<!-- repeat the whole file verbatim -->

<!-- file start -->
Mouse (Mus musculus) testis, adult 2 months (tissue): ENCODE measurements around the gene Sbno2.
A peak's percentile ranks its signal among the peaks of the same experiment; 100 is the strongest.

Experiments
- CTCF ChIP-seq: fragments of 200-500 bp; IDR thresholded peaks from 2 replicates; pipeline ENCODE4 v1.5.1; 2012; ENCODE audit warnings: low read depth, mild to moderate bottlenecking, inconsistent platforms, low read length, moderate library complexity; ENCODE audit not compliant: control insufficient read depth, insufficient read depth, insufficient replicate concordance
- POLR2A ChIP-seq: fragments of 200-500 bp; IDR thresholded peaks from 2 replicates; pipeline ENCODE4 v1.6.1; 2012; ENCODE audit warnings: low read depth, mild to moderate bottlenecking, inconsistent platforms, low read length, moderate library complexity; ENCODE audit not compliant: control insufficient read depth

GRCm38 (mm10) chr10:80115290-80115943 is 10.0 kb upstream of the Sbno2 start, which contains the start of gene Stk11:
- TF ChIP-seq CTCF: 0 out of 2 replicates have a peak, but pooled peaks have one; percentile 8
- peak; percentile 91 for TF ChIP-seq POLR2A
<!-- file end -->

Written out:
Mouse (Mus musculus) testis, adult 2 months (tissue): ENCODE measurements around the gene Sbno2.
A peak's percentile ranks its signal among the peaks of the same experiment; 100 is the strongest.

Experiments
- CTCF ChIP-seq: fragments of 200-500 bp; IDR thresholded peaks from 2 replicates; pipeline ENCODE4 v1.5.1; 2012; ENCODE audit warnings: low read depth, mild to moderate bottlenecking, inconsistent platforms, low read length, moderate library complexity; ENCODE audit not compliant: control insufficient read depth, insufficient read depth, insufficient replicate concordance
- POLR2A ChIP-seq: fragments of 200-500 bp; IDR thresholded peaks from 2 replicates; pipeline ENCODE4 v1.6.1; 2012; ENCODE audit warnings: low read depth, mild to moderate bottlenecking, inconsistent platforms, low read length, moderate library complexity; ENCODE audit not compliant: control insufficient read depth

GRCm38 (mm10) chr10:80115290-80115943 is 10.0 kb upstream of the Sbno2 start, which contains the start of gene Stk11:
- TF ChIP-seq CTCF: 0 out of 2 replicates have a peak, but pooled peaks have one; percentile 8
- peak; percentile 91 for TF ChIP-seq POLR2A